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Pollinator Plants:Midwest Region

This guide features plants ntive to the Midwest that are highly atractive to pollintors and are well-suited for smaller-scale plantings in gardens, on business and school campuses, in urban greenspaces, and in farm field borders. In addition to supporting native bees, many of these plants attract nectar-seeking butterflies, moth, and humingbirds.

Trees and Stormwater

Trees intercept rainfall and help increase infiltration and the ability of soil to store water. By retaining water in their canopy – even for a short time – trees can disperse precipitation over a longer time period and reduce velocity of the water when it does fall. This Trees and Stormwater website is organized so that you can both learn about using trees in stormwater management, and make the case for doing just that in your own community.
 
The Ohio Kentucky Indiana Regional Council of Governments (OKI) and its team of national partners are developing a guide for local decision makers to integrate trees into stormwater management design and policy applicable across the nation.
 
The guide is being designed to help overcome the widespread lack of understanding, acceptance, and credibility of using trees for managing stormwater by providing a practical tool that informs local decision makers of options and best practices for including trees in stormwater facility design regulations and policies.
 
This grant was funded in part by the USDA Forest Service’s National Urban and Community Forestry Challenge Cost Share Grant Program as recommended by the National Urban and Community Forestry Advisory Council.

Step-by-Step Guide to Integrating Community Input into Green Infrastructure Projects

Environmental Law Institute (ELI) and its partner Amigos Bravos drafted this guide to help local governments integrate community input into their green infrastructure projects. It sets out eight steps that local governments can take and, for each step, provides details and tips to help local governments as they move through the process.

Native Landscape and Ecological Restoration Guide

The specific goals of this Chicago Wilderness Native Landscape and Ecological Restoration Guide are to enable organizations to:

1) facilitate the selection of qualified contractors or consultants to design, install and/or steward native landscapes;

2) set ecological restoration goals and expectations; and

3) objectively evaluate the work done by the contractor, their progress toward goals, and completion of projects to ensure that the ecological and aesthetic expectations are met.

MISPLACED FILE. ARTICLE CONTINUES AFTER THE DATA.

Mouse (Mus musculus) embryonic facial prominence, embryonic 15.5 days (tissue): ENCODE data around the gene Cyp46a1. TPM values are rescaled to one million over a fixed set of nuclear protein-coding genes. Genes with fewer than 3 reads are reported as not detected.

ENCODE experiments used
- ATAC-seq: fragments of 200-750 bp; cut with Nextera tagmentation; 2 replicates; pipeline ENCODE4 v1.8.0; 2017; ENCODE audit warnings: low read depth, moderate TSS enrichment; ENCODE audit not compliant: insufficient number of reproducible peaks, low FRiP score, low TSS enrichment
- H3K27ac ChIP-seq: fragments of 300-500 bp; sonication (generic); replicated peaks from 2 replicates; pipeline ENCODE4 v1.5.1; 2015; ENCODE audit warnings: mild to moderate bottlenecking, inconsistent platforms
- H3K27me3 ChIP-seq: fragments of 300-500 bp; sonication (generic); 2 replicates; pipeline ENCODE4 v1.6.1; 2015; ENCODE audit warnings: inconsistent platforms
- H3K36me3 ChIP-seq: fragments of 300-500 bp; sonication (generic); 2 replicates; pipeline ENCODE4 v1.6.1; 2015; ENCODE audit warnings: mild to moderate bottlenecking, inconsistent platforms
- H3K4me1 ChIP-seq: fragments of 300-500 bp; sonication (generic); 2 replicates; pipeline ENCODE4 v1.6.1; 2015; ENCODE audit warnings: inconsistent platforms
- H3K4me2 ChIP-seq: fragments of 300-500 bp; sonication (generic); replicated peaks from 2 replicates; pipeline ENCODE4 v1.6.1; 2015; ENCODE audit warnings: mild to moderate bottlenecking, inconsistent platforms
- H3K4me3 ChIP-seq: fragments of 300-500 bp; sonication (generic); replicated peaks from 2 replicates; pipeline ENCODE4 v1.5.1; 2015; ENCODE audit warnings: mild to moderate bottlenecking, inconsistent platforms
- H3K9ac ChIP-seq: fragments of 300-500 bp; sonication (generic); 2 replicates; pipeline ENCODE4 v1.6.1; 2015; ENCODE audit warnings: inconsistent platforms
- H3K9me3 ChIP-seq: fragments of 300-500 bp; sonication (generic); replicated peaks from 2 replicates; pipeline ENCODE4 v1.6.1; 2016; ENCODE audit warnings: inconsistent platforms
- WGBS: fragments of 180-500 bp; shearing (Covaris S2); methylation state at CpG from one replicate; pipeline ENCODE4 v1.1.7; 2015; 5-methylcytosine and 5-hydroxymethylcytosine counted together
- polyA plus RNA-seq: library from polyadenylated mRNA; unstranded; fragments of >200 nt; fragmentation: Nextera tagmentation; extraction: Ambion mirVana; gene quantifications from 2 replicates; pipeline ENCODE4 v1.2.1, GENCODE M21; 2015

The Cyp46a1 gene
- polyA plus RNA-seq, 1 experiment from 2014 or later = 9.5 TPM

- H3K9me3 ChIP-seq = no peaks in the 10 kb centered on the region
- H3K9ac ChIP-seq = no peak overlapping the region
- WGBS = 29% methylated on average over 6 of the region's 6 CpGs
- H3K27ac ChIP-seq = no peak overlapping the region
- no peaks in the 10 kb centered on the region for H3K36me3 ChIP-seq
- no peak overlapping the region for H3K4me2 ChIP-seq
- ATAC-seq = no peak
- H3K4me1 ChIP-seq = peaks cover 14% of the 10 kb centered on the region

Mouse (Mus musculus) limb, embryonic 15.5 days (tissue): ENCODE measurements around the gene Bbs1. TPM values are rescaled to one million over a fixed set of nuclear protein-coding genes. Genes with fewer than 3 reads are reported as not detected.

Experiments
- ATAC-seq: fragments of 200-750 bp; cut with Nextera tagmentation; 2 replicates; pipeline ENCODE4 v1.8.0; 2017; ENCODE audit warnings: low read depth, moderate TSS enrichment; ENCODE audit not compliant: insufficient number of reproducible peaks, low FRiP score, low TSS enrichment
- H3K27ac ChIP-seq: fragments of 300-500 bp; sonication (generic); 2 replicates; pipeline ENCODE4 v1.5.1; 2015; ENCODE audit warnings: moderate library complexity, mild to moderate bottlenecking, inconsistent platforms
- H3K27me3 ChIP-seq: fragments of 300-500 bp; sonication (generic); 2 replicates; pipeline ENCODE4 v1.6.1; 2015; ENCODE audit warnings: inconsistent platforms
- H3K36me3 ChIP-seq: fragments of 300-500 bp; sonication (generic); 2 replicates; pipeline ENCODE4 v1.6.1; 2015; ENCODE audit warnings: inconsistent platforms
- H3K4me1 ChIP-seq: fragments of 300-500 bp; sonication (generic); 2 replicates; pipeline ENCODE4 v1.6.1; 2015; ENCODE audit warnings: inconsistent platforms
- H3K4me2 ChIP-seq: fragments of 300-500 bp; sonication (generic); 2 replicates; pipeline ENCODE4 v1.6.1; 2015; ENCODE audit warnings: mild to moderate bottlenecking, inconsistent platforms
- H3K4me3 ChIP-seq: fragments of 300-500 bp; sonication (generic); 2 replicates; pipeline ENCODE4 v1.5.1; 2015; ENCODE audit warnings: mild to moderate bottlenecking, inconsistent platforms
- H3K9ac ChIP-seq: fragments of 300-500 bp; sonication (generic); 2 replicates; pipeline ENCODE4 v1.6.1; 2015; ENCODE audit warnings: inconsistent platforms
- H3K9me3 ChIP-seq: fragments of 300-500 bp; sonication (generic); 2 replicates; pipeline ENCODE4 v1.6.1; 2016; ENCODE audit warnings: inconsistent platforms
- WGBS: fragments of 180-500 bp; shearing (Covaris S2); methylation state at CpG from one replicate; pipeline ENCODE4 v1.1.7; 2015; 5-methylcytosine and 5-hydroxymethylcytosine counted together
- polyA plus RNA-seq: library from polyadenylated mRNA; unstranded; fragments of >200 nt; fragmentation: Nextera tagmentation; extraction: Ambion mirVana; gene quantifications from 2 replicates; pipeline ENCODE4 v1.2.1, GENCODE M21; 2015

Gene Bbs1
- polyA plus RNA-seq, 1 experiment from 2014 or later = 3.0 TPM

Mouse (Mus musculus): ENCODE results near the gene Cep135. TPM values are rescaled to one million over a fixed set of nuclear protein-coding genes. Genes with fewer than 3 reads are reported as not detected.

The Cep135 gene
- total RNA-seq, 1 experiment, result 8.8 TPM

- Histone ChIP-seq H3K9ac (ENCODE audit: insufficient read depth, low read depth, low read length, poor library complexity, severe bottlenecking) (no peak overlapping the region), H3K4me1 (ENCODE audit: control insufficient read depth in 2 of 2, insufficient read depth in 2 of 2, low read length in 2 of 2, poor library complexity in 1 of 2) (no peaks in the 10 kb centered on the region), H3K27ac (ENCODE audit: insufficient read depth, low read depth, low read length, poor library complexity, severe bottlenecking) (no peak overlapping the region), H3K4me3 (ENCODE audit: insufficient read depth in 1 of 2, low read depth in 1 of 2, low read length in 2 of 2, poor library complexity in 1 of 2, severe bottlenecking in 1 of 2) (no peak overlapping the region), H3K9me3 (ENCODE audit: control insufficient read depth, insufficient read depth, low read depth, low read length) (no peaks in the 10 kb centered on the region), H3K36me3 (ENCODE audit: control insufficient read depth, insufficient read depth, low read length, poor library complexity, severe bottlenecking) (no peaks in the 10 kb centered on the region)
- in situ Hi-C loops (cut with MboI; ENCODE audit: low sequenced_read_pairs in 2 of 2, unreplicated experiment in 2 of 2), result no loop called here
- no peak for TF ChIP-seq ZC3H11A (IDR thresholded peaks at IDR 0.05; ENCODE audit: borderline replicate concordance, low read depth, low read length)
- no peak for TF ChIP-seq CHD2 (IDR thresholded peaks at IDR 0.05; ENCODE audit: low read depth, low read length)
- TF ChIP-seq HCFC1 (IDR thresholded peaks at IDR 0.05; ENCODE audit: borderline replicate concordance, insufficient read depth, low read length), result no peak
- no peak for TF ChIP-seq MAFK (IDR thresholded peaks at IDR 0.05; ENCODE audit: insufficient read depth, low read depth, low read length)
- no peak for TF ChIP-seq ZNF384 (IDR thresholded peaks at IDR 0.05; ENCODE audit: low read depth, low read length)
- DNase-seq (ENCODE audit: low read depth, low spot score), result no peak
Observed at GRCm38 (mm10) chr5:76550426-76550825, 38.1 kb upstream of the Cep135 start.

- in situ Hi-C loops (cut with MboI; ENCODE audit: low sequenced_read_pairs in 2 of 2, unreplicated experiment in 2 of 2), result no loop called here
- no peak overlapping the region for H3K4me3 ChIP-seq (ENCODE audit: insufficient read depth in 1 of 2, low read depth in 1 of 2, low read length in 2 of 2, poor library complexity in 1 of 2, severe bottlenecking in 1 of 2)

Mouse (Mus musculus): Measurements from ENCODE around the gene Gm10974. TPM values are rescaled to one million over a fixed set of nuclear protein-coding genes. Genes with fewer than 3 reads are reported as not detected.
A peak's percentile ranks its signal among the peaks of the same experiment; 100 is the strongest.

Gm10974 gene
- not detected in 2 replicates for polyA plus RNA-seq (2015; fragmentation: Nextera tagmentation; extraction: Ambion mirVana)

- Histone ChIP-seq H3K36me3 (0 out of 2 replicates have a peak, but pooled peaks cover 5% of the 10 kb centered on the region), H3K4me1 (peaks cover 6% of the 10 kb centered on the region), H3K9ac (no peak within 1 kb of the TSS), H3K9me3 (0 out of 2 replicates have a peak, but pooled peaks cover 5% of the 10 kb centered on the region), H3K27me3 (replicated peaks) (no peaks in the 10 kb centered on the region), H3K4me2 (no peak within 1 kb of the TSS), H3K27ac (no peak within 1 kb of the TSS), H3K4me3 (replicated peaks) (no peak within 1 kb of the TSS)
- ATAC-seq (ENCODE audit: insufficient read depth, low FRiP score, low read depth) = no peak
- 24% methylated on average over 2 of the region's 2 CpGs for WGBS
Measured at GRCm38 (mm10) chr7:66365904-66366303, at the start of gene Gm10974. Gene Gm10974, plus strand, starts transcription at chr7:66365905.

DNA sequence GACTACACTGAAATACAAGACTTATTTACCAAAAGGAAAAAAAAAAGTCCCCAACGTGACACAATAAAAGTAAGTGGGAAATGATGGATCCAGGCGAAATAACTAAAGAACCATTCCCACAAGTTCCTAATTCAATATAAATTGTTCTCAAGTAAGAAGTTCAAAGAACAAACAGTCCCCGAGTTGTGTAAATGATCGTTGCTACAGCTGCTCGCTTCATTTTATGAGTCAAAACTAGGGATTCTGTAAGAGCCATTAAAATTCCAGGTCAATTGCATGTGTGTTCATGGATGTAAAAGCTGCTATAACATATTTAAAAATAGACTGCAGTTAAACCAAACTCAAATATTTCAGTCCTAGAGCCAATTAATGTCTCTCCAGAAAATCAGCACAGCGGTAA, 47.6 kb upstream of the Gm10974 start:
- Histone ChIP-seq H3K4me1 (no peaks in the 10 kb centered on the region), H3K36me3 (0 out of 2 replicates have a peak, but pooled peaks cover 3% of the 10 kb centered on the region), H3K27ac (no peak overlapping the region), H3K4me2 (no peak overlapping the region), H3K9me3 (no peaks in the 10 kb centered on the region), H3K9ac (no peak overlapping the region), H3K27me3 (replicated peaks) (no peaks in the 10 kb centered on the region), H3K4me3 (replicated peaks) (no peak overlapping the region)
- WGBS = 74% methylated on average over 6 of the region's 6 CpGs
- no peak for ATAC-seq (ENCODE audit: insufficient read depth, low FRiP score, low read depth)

Stormwater Repository

The Calumet Stormwater Collaborative repository data and tools section provides accessible stormwater resources that can be useful for data analysis, mapping, and to design and calculate the benefits of stormwater BMPs. Hyperlinked names take you to each resource.

Financing Green Infrastucture

This briefing paper from the National Recreation and Park Association provides guidance on financing green infrasturcture projects. The key messages were:

 

#1 The budgeting process must consider the differing life cycle characteristics between green and gray infrastructure.
#2 Local taxes, user fees, and stormwater utility fees are suitable for both capital and O&M expenses.
#3 Grants and state revolving funds or other low- to zero-interest loans may fund planning and capital costs.
#4 Nontraditional sources of financing, such as public-private partnerships and nongovernmental funding, allow communities to leverage public funding against foundation, corporate, and community contributions.

New Jersey Developers' Green Infrastructure Guide

Developers understand that land development projects in New Jersey must be designed to “manage” stormwater runoff. NJ DEP regulations require that stormwater management standards be met through the use of “nonstructural strategies,” to the “maximum extent practicable.” Green infrastructure helps you, the developer, to do just that. This Developers’ Green Infrastructure Guide created by New Jersey Future and New Jersey Builders Association is meant as a resource to help you incorporate green infrastructure into your projects for maximum benefit.

Sustaining America’s Urban Trees and Forests

Nowak, David J.; Stein, Susan M.; Randler, Paula B.; Greenfield, Eric J.; Comas, Sara J.; Carr, Mary A.; Alig, Ralph J. 2010. Sustaining America’s urban trees and forests: a Forests on the Edge report. Gen. Tech. Rep. NRS-62. Newtown Square, PA: U.S. Department of Agriculture, Forest Service, Northern Research Station. 27 p. 

Close to 80 percent of the U.S. population lives in urban areas and depends on the essential ecological, economic, and social benefi ts provided by urban trees and forests. However, the distribution of urban tree cover and the benefi ts of urban forests vary across the United States, as do the challenges of sustaining this important resource. As urban areas expand across the country, the importance of the benefi ts that urban forests  provide, as well as the challenges to their conservation and maintenance, will increase. The purpose of this report is to provide an overview of the current status and benefits of America’s urban forests, compare differences in urban forest canopy cover among regions, and discuss challenges facing urban forests and their implications for urban forest management.

Planting Healthy Air

The Nature Conservancy's Planting Healthy Air report documents which cities stand to benefit most from tree plantings, in terms of both heat and PM reduction, and how much investment would be required to achieve meaningful benefits.
 
The analysis found that investing just US$4 per resident in each of these cities in tree planting efforts could improve the health of millions of people, and that trees are as cost-effective as many other common solutions.

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